Imagine, for example, having to choose between a monotonous job in which we will earn 40.000 euros per year or a more demanding position in which we will earn 30.000. With an eye to our happiness, we can focus on all the things that we could buy with those extra 10.000 euros that would make us happier.
But let's overlook the fact that spending 8 hours a day on monotonous work could create such boredom and frustration that it isn't compensated for by the little happiness the extra money can bring.
The distinction bias also poses another trap: it leads us to want more and more. But this, far from being rewarding or making us happy, can generate more stress.
If we believe we will be happier in a bigger house, with a higher quality television or a more modern cell phone, we will have to work harder to get them, which could lead us to sacrifice our happiness here and now, in pursuit of a chance. which is actually neither more satisfying nor more rewarding.
1. Determine what's essential for you before comparing
Many times, people who try to sell us something use the distinction bias to convince us to choose the most expensive product, even if we don't need it or it makes us happier. Therefore, before choosing, it is convenient that you have a clear understanding of your needs and the essential features you are looking for.
Start with the concept of hedonistic adjustment, according to which you will end up getting used to things relatively quickly, so that what makes you very happy today will not make you happy forever. With that in mind, a cheaper or modest option that involves less stress is likely to perfectly suit your needs and give you the same happiness or even more of a more expensive or hard-to-get chance.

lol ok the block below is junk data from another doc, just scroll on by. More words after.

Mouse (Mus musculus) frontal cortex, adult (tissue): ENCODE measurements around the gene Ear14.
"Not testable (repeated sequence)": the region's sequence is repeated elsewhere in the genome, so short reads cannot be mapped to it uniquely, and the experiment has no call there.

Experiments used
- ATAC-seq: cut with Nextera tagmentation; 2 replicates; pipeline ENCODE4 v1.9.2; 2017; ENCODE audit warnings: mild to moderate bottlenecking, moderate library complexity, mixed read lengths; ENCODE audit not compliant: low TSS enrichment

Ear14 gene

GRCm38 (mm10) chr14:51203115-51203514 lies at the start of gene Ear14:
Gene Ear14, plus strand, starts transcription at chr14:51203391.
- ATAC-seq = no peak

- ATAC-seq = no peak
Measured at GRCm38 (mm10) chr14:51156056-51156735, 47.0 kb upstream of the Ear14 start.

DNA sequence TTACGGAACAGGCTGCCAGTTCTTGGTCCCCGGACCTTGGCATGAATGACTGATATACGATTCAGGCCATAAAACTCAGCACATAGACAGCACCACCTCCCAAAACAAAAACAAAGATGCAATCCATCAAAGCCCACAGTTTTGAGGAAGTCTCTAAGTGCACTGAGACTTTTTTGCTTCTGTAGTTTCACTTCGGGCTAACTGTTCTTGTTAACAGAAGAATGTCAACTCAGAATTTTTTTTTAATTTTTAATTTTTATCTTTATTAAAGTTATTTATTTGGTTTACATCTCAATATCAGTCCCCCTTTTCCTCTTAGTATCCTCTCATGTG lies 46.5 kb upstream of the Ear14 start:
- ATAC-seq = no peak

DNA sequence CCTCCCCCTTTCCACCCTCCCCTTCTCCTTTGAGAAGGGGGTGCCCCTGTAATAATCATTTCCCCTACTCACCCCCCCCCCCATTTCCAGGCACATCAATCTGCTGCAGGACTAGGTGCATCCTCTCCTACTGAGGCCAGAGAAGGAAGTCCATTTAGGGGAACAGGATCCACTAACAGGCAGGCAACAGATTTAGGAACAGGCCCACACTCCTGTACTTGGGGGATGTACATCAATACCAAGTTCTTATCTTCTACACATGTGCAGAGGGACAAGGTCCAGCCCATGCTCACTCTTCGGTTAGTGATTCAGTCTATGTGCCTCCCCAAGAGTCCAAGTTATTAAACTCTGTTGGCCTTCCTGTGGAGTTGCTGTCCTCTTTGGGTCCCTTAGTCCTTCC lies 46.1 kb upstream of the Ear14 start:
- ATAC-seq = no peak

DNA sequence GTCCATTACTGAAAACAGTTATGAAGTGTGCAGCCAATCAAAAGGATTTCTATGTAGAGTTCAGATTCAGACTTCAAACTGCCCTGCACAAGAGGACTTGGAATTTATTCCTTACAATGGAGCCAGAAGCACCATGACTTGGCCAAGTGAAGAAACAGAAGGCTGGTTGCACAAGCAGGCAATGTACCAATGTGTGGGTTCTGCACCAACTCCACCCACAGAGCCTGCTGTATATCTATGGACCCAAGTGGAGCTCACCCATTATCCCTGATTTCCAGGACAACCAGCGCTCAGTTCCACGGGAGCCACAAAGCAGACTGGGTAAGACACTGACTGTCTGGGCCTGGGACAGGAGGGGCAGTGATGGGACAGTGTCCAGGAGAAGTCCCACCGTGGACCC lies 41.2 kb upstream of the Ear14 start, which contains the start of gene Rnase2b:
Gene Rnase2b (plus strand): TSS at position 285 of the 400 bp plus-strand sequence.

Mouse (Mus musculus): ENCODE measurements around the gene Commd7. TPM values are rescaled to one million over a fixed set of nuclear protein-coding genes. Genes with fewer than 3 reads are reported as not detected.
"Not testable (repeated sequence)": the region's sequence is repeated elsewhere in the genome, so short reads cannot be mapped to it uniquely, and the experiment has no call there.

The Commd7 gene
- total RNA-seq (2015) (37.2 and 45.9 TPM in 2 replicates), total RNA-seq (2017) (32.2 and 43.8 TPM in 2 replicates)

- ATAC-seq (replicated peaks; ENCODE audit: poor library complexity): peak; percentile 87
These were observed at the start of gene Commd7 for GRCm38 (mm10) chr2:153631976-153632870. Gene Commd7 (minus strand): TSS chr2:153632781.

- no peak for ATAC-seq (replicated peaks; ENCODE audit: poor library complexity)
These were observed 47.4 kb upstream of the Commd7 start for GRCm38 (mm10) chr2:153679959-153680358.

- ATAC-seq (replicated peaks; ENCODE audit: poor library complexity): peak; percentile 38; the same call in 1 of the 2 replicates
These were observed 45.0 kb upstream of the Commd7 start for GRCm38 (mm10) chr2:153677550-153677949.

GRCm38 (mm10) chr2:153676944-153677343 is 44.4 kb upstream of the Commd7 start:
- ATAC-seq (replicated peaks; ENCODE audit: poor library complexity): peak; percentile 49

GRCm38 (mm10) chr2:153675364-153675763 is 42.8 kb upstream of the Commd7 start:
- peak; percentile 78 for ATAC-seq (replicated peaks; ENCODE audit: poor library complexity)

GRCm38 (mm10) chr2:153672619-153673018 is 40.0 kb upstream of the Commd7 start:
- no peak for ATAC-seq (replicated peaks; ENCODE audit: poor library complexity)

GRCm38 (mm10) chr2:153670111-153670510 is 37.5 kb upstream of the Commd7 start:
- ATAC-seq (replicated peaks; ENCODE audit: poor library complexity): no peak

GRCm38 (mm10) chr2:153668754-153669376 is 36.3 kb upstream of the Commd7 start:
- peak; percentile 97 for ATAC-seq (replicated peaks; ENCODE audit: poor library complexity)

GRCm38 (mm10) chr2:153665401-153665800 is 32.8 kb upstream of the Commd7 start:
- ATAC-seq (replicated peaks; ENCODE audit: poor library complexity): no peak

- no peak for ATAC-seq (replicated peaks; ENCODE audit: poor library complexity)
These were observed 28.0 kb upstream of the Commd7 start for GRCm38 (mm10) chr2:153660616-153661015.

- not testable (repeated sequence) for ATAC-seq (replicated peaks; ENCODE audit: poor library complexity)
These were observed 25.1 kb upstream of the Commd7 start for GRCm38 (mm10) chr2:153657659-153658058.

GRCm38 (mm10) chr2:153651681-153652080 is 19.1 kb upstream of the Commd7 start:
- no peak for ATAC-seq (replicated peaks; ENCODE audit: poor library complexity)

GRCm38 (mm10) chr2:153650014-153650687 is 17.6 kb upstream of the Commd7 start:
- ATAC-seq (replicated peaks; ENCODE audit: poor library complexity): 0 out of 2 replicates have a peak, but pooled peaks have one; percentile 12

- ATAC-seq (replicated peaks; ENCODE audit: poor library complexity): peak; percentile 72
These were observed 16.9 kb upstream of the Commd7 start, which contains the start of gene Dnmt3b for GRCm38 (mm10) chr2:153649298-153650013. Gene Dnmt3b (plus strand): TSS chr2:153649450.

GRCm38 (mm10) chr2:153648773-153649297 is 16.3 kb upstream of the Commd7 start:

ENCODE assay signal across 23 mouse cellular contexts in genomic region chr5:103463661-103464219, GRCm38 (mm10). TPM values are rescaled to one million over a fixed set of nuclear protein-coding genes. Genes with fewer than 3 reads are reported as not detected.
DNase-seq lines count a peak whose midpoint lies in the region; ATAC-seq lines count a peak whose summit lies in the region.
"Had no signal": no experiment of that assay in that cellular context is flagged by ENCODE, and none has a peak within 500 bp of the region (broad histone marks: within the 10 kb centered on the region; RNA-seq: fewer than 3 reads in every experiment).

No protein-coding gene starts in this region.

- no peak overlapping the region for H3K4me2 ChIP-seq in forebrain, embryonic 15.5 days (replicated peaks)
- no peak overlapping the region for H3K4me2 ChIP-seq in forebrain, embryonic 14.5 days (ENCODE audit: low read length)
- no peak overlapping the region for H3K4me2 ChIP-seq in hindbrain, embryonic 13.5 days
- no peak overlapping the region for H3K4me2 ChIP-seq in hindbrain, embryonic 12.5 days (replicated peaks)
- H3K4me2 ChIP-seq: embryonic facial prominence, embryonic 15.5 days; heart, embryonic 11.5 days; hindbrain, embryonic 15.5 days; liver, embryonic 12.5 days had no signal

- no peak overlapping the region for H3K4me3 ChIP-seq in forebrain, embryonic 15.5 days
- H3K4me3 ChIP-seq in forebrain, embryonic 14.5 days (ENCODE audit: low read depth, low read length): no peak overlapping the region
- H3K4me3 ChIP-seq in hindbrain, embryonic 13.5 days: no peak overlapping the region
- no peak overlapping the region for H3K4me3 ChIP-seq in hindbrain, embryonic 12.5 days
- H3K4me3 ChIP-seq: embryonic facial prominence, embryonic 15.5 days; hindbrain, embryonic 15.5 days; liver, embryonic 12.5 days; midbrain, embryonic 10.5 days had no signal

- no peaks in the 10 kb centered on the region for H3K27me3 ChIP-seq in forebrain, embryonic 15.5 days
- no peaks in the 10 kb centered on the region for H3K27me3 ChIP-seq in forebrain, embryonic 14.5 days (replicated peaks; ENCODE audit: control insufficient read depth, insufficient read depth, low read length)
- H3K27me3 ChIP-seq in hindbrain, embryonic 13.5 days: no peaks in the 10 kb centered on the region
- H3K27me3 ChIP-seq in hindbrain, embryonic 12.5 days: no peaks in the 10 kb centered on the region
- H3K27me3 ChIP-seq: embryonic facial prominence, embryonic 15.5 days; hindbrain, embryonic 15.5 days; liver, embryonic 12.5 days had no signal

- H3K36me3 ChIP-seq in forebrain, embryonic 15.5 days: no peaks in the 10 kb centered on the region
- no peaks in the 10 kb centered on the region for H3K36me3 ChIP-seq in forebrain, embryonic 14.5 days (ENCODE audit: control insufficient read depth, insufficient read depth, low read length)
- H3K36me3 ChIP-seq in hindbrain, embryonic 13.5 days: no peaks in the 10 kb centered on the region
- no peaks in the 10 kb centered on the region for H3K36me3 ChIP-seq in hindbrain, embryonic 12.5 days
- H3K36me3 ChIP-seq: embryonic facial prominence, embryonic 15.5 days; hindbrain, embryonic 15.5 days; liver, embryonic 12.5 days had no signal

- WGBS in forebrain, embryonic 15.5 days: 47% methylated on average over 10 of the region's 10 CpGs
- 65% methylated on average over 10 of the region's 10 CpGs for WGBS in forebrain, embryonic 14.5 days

2. Analyze each possibility individually
When we enter "comparison mode" we consume a large part of our cognitive resources in search of the difference between the options. Then we can end up in a dead end where we give too much weight to irrelevant quantitative differences.
To avoid this bias, you should simply avoid comparing options at the same time. Instead, look at each alternative individually. If it comes to choosing a home, for example, you shouldn't compare different properties but rather focus on what you like about each one, so you can imagine the experience when you live there.
3. Set benchmarks
Our brain is a great energy saver. He tends to prefer the easier routes, so we will tend to focus on the more obvious things. Also, once we take that path, we have a hard time turning back.
Therefore, when analyzing the different options, it is convenient to broaden the horizon and take into account as many factors as possible. In the case of the house, for example, do not consider only the price or the square meters, also take into account its location, the sensations that the property transmits, the characteristics of the neighborhood and the lifestyle it could offer you.
If you take these 3 keys into consideration, you can analyze each possibility more holistically and choose the one that can really make you happier in the short and long term.